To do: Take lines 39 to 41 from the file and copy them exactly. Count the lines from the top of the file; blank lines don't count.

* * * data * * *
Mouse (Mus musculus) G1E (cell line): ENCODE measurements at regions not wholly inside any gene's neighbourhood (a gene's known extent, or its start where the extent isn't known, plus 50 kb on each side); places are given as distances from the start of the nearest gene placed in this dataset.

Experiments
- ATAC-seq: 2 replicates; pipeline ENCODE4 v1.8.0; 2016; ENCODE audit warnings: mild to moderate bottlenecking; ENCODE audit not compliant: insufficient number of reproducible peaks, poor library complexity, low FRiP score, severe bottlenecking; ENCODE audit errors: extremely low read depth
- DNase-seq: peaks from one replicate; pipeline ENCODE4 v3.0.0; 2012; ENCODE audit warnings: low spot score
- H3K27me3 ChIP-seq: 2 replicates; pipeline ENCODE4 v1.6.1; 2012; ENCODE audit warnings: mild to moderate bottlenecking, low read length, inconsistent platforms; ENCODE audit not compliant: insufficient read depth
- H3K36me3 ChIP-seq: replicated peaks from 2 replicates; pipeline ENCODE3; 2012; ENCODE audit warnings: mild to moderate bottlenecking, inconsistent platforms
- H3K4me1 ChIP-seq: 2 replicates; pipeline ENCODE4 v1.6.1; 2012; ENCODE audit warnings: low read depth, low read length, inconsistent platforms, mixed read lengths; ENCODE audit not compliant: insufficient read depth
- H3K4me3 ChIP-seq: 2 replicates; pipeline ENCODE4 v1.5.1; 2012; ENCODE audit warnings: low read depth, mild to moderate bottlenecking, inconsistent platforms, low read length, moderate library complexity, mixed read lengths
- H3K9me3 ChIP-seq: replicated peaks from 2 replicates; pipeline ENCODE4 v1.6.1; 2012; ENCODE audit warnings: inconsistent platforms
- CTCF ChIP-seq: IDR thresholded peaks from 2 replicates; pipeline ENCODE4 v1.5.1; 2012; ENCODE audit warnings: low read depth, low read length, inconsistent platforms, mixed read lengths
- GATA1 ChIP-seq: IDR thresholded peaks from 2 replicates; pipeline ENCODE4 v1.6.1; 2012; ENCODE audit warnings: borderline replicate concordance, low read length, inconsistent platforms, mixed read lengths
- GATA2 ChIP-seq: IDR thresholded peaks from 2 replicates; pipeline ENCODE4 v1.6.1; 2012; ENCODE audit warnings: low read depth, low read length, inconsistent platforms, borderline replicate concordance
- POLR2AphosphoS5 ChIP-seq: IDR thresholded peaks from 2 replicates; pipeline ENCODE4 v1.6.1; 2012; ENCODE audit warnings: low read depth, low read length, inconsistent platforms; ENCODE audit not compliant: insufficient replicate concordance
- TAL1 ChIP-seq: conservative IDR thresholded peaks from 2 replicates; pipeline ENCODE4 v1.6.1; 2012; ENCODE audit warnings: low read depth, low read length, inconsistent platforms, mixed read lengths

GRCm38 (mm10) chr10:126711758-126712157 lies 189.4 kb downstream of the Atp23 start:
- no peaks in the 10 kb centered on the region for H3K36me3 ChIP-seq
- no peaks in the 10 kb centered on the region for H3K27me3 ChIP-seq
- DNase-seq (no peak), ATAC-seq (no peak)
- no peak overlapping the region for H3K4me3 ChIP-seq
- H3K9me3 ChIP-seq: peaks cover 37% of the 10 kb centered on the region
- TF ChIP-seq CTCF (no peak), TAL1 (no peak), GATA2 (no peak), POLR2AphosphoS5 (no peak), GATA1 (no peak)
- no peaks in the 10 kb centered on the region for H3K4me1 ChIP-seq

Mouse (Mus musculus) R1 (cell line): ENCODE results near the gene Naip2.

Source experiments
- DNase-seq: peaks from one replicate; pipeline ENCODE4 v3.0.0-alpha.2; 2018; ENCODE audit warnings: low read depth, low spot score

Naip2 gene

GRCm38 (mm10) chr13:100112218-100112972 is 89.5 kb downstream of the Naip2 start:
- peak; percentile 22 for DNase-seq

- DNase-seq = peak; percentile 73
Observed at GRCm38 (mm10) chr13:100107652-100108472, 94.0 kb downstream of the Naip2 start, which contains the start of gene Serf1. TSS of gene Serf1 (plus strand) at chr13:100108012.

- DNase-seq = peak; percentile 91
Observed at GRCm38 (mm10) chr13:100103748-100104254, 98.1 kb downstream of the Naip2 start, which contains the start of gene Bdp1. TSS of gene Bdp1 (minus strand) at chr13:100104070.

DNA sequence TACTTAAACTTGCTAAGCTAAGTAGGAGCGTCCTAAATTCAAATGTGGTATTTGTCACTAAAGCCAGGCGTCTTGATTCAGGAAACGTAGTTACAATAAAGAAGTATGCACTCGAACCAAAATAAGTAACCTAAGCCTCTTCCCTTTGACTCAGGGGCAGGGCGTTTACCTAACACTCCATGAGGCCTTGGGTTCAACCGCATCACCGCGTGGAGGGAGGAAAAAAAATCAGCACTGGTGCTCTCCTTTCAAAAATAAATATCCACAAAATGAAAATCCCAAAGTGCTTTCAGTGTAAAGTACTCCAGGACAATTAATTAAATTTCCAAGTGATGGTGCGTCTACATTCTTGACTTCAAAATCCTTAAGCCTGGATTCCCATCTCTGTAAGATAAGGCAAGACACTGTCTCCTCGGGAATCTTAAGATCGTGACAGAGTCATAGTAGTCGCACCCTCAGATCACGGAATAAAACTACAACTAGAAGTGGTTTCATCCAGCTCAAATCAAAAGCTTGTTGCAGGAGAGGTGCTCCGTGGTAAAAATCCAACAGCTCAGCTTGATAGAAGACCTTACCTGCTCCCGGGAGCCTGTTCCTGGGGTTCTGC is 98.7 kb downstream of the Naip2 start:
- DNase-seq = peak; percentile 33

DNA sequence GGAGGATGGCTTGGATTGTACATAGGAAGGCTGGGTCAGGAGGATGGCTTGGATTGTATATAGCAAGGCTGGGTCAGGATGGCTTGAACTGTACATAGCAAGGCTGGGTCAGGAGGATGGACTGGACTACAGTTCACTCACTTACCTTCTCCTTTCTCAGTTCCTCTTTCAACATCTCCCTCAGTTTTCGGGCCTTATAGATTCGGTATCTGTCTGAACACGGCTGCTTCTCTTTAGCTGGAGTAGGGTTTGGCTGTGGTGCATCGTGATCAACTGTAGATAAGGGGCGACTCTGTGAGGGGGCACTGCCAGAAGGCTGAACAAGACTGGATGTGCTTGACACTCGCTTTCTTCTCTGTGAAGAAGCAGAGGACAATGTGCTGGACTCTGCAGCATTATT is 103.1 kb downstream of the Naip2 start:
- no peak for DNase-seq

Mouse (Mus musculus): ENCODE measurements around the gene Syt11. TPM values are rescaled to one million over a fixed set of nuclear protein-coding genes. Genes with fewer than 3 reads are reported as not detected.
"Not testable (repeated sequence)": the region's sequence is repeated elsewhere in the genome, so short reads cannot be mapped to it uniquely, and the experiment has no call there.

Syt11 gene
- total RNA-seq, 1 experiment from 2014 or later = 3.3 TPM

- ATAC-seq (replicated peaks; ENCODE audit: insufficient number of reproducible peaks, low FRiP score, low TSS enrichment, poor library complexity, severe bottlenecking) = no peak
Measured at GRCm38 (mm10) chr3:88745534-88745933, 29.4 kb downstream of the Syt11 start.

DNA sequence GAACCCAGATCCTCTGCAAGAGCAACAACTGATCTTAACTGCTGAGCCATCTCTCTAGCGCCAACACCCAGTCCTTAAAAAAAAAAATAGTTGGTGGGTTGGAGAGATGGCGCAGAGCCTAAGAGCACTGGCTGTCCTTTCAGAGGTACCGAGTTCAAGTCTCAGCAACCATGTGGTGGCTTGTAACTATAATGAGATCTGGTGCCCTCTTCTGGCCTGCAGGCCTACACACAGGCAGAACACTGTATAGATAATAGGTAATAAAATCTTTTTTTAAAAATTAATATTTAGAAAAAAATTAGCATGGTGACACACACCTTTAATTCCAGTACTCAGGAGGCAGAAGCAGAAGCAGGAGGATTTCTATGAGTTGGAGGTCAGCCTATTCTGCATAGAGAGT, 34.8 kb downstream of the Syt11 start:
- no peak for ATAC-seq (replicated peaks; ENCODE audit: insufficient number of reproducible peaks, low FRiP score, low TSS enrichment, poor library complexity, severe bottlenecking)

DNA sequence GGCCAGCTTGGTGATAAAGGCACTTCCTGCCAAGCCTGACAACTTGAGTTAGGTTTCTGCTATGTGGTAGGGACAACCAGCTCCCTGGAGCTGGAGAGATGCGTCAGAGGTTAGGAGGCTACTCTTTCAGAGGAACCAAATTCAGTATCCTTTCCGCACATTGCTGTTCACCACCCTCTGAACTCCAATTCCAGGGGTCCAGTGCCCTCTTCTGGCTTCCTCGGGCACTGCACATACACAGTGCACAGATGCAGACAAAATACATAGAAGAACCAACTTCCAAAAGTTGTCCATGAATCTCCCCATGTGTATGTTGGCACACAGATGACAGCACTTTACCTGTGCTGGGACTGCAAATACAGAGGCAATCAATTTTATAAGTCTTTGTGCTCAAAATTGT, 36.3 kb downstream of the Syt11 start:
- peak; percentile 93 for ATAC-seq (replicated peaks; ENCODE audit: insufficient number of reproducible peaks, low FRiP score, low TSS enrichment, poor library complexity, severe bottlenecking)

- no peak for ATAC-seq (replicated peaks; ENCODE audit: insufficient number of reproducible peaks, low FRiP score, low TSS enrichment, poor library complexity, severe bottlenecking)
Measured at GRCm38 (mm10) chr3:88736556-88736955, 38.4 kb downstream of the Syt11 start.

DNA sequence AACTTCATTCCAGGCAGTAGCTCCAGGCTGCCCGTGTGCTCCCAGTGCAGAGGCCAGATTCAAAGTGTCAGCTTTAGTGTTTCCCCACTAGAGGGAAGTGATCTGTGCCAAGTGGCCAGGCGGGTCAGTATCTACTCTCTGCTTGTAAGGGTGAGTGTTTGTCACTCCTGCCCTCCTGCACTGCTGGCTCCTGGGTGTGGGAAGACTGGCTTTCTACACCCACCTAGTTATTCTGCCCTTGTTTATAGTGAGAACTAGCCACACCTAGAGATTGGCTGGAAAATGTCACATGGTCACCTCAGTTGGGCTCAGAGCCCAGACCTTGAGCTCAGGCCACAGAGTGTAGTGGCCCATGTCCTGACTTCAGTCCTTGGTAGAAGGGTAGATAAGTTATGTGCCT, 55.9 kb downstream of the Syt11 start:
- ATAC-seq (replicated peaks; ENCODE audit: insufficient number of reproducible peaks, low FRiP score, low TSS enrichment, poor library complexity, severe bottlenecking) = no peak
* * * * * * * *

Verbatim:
Syt11 gene
- total RNA-seq, 1 experiment from 2014 or later = 3.3 TPM

- ATAC-seq (replicated peaks; ENCODE audit: insufficient number of reproducible peaks, low FRiP score, low TSS enrichment, poor library complexity, severe bottlenecking) = no peak